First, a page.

• How to install go1.19beta on Ubuntu 22.04 – NextGenTips

    In this tutorial, we are going to explore how to install go on Ubuntu 22.04 Golang is an open-source programming language that is easy to learn and use. It is built-in concurrency and has a robust standard library. It is reliable, builds fast, and efficient software that scales fast. Its concurrency mechanisms make it easy to write programs that get the most out of multicore and networked machines, while its novel-type systems enable flexible and modular program constructions. Go compiles quickly to machine code and has the convenience of garbage collection and the power of run-time reflection. In this guide, we are going to learn how to install golang 1.19beta on Ubuntu 22.04. Go 1.19beta1 is not yet released. There is so much work in progress with all the documentation.

  • molecule test: failed to connect to bus in systemd container - openQA bites

    Ansible Molecule is a project to help you test your ansible roles. I’m using molecule for automatically testing the ansible roles of geekoops.

  • How To Install MongoDB on AlmaLinux 9 - idroot

    In this tutorial, we will show you how to install MongoDB on AlmaLinux 9. For those of you who didn’t know, MongoDB is a high-performance, highly scalable document-oriented NoSQL database. Unlike in SQL databases where data is stored in rows and columns inside tables, in MongoDB, data is structured in JSON-like format inside records which are referred to as documents. The open-source attribute of MongoDB as a database software makes it an ideal candidate for almost any database-related project. This article assumes you have at least basic knowledge of Linux, know how to use the shell, and most importantly, you host your site on your own VPS. The installation is quite simple and assumes you are running in the root account, if not you may need to add ‘sudo‘ to the commands to get root privileges. I will show you the step-by-step installation of the MongoDB NoSQL database on AlmaLinux 9. You can follow the same instructions for CentOS and Rocky Linux.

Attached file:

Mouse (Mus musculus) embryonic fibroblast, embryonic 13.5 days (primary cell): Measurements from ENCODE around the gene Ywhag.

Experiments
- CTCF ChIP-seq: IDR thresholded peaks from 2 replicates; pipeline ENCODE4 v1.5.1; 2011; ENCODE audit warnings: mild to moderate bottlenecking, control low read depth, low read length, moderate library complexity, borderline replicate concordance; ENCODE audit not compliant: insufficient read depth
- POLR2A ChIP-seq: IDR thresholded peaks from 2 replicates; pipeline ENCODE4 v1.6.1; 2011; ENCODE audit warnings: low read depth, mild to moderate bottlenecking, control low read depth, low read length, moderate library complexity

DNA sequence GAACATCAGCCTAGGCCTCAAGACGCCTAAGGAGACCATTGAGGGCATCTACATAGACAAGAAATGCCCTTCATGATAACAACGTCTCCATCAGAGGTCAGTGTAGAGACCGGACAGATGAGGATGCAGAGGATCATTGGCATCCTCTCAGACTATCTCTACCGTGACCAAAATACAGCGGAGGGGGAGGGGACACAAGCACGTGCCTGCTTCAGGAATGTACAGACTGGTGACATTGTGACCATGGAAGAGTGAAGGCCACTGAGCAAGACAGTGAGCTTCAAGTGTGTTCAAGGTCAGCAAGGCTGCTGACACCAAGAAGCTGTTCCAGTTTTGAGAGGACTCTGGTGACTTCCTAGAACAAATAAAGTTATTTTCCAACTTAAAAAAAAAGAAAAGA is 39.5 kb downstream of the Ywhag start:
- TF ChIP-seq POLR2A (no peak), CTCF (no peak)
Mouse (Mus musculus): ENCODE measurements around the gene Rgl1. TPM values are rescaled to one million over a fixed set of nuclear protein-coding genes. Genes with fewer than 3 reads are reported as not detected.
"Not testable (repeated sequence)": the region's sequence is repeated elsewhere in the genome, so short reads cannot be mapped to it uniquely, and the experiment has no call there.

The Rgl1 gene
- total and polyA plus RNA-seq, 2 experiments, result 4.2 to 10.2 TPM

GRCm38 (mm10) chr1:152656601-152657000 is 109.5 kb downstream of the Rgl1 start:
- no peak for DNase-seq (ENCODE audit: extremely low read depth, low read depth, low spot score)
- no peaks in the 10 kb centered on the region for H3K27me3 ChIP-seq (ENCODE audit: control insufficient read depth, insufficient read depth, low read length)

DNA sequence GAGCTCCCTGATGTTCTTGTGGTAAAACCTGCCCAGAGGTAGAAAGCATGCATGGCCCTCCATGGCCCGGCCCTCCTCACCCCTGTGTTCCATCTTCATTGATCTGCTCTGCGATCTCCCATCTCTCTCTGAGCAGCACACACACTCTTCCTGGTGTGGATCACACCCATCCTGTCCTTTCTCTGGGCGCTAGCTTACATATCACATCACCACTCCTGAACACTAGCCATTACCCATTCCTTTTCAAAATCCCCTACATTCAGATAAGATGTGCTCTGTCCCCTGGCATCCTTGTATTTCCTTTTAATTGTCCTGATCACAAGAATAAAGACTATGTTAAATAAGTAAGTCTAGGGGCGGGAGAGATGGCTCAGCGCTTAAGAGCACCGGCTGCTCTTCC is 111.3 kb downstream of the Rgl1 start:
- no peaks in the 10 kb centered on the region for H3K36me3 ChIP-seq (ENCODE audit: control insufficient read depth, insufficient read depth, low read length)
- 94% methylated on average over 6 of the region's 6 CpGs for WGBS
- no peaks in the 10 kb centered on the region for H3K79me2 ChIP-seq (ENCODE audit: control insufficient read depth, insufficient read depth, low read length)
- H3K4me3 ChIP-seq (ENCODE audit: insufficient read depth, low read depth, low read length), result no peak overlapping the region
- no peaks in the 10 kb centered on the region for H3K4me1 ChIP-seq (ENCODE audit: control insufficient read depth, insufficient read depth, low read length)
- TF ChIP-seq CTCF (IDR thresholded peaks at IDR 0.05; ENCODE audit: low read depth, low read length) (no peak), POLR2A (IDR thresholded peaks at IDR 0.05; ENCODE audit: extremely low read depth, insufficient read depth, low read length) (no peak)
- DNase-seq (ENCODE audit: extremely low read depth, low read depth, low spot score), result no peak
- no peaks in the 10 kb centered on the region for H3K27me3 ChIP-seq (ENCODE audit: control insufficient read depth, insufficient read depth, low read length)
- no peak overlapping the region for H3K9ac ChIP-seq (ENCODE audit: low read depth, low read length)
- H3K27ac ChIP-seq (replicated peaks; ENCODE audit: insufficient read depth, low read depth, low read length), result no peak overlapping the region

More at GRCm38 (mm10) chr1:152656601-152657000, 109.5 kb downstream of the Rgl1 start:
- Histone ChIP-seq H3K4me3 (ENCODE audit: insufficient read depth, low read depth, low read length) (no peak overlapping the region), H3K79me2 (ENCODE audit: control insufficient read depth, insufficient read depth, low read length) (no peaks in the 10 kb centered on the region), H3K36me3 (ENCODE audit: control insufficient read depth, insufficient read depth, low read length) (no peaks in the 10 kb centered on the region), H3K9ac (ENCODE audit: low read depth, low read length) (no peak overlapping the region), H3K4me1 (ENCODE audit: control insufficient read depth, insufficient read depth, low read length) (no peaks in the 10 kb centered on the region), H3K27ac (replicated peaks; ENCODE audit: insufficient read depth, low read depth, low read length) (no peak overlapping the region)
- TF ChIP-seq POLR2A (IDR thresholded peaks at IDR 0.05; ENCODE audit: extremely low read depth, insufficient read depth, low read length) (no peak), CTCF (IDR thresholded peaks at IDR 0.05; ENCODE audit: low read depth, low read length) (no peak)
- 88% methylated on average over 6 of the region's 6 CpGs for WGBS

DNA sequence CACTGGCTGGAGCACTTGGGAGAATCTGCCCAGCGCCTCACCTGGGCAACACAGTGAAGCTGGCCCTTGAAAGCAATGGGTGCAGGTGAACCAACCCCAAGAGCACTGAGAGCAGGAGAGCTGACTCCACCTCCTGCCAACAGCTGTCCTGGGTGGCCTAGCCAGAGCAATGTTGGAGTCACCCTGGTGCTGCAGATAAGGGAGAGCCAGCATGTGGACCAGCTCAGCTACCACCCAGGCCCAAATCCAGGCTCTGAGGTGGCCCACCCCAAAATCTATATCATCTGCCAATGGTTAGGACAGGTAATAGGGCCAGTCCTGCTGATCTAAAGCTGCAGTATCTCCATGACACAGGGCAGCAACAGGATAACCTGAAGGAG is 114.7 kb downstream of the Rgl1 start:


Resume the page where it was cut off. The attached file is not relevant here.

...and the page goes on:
• An introduction (and how-to) to Plugin Loader for the Steam Deck. - Invidious
  • Self-host a Ghost Blog With Traefik

    Ghost is a very popular open-source content management system. Started as an alternative to WordPress and it went on to become an alternative to Substack by focusing on membership and newsletter. The creators of Ghost offer managed Pro hosting but it may not fit everyone's budget. Alternatively, you can self-host it on your own cloud servers. On Linux handbook, we already have a guide on deploying Ghost with Docker in a reverse proxy setup. Instead of Ngnix reverse proxy, you can also use another software called Traefik with Docker. It is a popular open-source cloud-native application proxy, API Gateway, Edge-router, and more. I use Traefik to secure my websites using an SSL certificate obtained from Let's Encrypt. Once deployed, Traefik can automatically manage your certificates and their renewals. In this tutorial, I'll share the necessary steps for deploying a Ghost blog with Docker and Traefik.